3) Sheer gloss & mirror (vanity is always applicable)
4) Lemon-scented wipes (to whisk away the first hint of placenta)
5) Massage oil (apparently this may be useful)

Not included:
1) Pushing Push-Up Bra - As if your hormones haven't made them big enough, now there's a bra that give s new meaning to "Push!" let the world know that your newly enhanced titties are not just for feeding your young - they're ornamental, too!
2) C-Section Stilettos - Balance and comfort are secondary to a firm ass when you're hustling to the delivery room. Just because you're pushing a human being out of your vagina doesn't mean that you have to give up your Manolos!

h/t to Miriam at Feministing

Sunday, May 3, 2009

Review: Our Guys

Our Guys, by Bernard Lufkowitz, is about the 1989 rape of a mentally disabled teenage woman by several popular athletes and the subsequent trial of these athletes. Lufkowitz frames the story in terms of privilege: how Glen Ridge was constructed for the benefit of these young men, from athletics to sexuality. As in many towns, sports (particularly football) was an obsession regardless of the team's success. Student athletes received disproportionate glory and adulation from everyone around them: teachers, parents, peers, and girls - including "Leslie Faber", who idolized her rapists even after they debased and humiliated her, as Lufkowitz describes in grueling and possibly triggering language. Lufkowitz is adept at showing how the defendents were raised to believe that they could get away with anything and be praised, and describing an atmosphere in which they believed that they were entitled to enact trauma on a young woman psychologically unable to defend herself.

The mostly linear structure of this book makes for a thrilling read despite its length, especially in the third of the book on the courtroom drama. Lufkowitz's approach to the story is comprehensive, and both the characters and analysis are well-developed. However, in Lufkowitz's laser focus on the privilege of these young men, he sometimes loses sight of the issues of ableism at hand - and indeed, his near-constant use of the outdated term "retarded" to describe the victim reinforces his occasional blindness. Though the book decries their position in society, it still focuses on the defendents to the occasional exclusion of the less identifiable Leslie.

But Our Guys is an important, stellar and staggeringly well-researched book that is worth reading for anyone interested in a brutal critique of a twisted microcosm of the American dream: a place where young rich able men feel free to do whatever they please, unbound by human decency, shame, or consideration for others.

Rating: 4.5/5

Further reading:
[New York Times]

Another staple of this blog will be reviews of the books I read. I read fairly voraciously, so I'm hoping to review one book a week at minimum.

When I think of him, I'm actually thinking of the d-word.

To start off this blog on an irreverent note, I introduce: the LOLDouche.

Why he's a douche: Blogger and misogynist Perez Hilton, acting as a judge for the Miss USA pageant (recipe for success there, right?), asked Miss California if she was for gay marriage, and she said she believes in opposite marriage, which I guess means regular ol' straight marriage. He proceeds to call her a bitch and later a cunt, giving her a greater platform on which to spread her intolerant views.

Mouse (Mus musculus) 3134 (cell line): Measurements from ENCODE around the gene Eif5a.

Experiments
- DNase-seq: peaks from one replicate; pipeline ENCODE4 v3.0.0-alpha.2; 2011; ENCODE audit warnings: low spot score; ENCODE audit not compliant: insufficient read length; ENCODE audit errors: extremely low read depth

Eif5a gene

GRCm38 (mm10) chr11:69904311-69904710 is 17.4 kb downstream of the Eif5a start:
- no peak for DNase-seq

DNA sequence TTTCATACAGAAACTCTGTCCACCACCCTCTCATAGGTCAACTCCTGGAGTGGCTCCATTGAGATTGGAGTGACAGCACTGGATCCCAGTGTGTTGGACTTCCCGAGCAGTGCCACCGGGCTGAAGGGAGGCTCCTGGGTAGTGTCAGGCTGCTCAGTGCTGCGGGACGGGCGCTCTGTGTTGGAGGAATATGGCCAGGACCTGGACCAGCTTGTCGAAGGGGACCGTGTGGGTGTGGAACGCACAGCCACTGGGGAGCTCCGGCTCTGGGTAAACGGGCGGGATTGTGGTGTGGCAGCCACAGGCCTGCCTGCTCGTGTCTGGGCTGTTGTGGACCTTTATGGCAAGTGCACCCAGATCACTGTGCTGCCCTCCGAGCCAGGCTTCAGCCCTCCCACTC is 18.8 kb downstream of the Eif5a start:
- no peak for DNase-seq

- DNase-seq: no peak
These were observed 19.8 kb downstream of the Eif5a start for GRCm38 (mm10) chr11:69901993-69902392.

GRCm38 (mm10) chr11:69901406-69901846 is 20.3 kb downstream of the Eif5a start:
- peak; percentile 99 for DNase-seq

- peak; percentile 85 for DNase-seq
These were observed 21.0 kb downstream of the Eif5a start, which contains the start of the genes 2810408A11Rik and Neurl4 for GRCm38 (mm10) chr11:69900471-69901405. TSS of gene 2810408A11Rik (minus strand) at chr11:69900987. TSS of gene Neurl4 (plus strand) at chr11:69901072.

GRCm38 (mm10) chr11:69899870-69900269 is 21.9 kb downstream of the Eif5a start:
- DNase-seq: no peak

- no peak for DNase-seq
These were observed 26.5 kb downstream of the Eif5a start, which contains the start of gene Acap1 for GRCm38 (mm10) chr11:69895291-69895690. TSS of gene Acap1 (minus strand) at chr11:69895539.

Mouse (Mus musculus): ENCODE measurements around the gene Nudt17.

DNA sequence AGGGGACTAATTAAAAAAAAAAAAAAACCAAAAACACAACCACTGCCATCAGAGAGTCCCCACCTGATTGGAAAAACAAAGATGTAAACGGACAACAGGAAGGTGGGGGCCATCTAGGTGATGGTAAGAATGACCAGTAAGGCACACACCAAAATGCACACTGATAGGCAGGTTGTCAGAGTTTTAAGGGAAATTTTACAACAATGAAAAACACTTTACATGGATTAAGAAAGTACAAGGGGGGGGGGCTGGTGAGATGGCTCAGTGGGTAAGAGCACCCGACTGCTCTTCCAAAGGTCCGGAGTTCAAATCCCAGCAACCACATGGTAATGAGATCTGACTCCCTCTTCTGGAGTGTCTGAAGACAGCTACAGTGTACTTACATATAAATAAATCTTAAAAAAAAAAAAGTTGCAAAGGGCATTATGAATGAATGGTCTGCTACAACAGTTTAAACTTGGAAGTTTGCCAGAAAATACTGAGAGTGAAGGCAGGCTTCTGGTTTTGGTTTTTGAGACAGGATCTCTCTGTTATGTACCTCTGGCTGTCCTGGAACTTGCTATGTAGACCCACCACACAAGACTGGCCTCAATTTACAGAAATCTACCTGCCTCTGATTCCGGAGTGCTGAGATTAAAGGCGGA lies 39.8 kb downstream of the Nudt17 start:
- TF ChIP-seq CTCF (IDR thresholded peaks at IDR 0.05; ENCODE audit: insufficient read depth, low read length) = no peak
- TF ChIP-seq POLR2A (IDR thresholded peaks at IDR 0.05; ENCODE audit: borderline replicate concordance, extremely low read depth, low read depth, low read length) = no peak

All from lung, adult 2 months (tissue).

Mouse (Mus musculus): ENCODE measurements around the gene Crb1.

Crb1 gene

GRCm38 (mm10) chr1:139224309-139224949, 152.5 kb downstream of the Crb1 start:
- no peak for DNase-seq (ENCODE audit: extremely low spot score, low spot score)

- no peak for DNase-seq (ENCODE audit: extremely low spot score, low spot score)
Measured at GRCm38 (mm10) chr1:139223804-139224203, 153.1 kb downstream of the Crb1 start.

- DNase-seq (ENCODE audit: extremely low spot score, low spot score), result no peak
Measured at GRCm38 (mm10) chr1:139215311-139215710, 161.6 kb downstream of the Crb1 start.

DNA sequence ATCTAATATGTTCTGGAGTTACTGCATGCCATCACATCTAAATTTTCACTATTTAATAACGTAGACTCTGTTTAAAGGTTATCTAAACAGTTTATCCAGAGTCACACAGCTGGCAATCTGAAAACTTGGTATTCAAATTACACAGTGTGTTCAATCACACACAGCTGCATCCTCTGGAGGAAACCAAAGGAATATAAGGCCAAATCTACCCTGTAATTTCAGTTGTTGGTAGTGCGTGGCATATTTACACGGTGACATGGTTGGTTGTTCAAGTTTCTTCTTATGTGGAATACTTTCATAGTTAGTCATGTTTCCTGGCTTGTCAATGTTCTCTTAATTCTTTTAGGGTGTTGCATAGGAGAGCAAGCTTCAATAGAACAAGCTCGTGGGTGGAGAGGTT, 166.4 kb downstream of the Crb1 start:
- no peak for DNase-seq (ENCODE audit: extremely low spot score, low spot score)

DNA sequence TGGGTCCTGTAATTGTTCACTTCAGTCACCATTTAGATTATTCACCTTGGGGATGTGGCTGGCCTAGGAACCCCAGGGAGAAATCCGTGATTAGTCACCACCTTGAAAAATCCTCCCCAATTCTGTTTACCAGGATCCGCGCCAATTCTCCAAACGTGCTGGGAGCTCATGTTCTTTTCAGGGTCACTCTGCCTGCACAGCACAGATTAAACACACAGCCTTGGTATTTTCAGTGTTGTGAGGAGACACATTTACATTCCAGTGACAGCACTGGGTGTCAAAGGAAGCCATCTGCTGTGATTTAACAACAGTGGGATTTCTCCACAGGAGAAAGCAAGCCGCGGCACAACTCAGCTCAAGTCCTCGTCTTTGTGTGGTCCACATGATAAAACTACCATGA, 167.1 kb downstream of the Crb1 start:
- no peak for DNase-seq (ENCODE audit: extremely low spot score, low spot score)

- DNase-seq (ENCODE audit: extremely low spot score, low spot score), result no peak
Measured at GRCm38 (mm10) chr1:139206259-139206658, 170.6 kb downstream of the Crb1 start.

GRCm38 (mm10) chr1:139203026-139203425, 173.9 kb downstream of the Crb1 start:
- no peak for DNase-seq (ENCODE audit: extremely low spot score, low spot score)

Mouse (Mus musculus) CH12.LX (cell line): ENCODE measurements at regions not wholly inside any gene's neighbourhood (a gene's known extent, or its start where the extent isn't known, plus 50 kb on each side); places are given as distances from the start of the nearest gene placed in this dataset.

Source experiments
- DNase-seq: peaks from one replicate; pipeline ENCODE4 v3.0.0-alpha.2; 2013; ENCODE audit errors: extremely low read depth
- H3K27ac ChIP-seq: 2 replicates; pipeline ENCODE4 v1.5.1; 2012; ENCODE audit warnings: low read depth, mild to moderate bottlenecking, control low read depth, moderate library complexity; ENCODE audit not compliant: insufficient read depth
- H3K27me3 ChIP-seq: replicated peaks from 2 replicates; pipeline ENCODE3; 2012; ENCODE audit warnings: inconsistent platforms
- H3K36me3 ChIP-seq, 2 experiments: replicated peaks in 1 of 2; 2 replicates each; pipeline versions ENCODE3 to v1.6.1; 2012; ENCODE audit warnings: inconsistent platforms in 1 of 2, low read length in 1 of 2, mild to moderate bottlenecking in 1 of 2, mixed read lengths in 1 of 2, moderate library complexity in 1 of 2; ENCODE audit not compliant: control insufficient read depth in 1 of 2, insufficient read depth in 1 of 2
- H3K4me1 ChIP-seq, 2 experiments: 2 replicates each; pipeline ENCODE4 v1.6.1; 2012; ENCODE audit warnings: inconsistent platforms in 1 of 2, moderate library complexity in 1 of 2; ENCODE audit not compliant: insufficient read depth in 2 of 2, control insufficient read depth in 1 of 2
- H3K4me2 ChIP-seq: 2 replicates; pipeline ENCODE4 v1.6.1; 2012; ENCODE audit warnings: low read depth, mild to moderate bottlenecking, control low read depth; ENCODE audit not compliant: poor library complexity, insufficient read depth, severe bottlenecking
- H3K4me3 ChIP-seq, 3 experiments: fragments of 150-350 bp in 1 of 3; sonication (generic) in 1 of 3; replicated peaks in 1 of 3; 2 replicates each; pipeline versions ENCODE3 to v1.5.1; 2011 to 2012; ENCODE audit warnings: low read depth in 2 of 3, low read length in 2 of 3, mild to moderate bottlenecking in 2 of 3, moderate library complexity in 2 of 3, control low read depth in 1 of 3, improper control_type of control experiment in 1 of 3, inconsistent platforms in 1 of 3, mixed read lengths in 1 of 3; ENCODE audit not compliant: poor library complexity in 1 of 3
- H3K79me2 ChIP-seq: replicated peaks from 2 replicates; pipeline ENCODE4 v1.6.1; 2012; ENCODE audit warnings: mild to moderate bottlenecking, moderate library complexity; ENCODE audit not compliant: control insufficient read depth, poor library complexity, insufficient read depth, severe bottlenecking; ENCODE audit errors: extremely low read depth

Not like Carrie Prejean is any better, but seriously, Perez Hilton. Calling a woman a horrible slur isn't really furthering your point.

I suppose I shouldn't be surprised considering his usual attitude towards women, but at least MS Paint semen and cocaine isn't delivered from a position of moral superiority.

Further reading:
[Canyon News]

Image made at I Can Has Cheezburger?

Friday, May 1, 2009


I have been a feminist since I was eight, about around the time I began to want to move out of Kansas. My mother was reading Ms., and took the opportunity to explain feminism to me.

"Feminists think that things aren't equal between men and women and want to change that. Some feminists go really far and are against everything men do, but most just want things to be equal, and that's what I believe."

Maybe her summary of some radical feminists was a little dismissive. But I was eight, and her definition convinced me to adopt the latter interpretation into my worldview. Soon after, I began using my mother’s name (my mother kept her name when she married my father and gave me and my brothers her name as a middle name) as part of my everyday name. The name didn’t stick until college, but it was a key shift in the way I thought of myself.

Fourteen years later, I remain a feminist. My use of feminism as a belief system, a coping mechanism, and a method of processing the world is about the only thing about me that didn't change during my identity crisis, which began in sixth grade and should end any day now. But while my identity as a feminist is one of the most core parts of my conscious thought, I find that my life is becoming more and more deeply heteronormative as it becomes more and more deeply satisfying.

I am living very happily with a young man who is everything I want in a partner – smart, funny, kind, and honest. While he is respectful of my beliefs and is always willing to engage in discourse of a feminist nature with me, he does not share that part of my ideology, and he never will. As a primary benefactor of the patriarchy, he doesn’t feel the need to fight the system that feeds him. And as I grow closer to him, I find that my sympathy for the devil grows. I am coming to a feminist understanding and appreciation of patriarchal undertakings – particularly in art and media. I enjoy artists of occasional virulent racism and misogyny like David Allen Coe and less offensive but still status-quo-advocating television like King of the Hill. And while I am glad that I am moving away from the impulse to demonize that which does not immediately adhere to my beliefs, I fear that I am starting down a road that leads to ignoring their threats to equality instead of viewing critically and finding a balance.

I am blogging as an attempt to resist complacency as I embrace happiness.

Blog Widget by LinkWithin